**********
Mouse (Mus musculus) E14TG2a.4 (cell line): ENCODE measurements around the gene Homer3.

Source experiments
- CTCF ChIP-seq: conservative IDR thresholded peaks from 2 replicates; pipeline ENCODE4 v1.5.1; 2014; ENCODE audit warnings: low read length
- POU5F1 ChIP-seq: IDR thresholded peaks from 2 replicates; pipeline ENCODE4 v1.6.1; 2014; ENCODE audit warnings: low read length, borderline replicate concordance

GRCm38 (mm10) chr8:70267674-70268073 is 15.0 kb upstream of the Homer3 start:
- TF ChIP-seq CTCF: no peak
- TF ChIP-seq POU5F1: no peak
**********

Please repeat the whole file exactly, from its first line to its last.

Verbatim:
Mouse (Mus musculus) E14TG2a.4 (cell line): ENCODE measurements around the gene Homer3.

Source experiments
- CTCF ChIP-seq: conservative IDR thresholded peaks from 2 replicates; pipeline ENCODE4 v1.5.1; 2014; ENCODE audit warnings: low read length
- POU5F1 ChIP-seq: IDR thresholded peaks from 2 replicates; pipeline ENCODE4 v1.6.1; 2014; ENCODE audit warnings: low read length, borderline replicate concordance

GRCm38 (mm10) chr8:70267674-70268073 is 15.0 kb upstream of the Homer3 start:
- TF ChIP-seq CTCF: no peak
- TF ChIP-seq POU5F1: no peak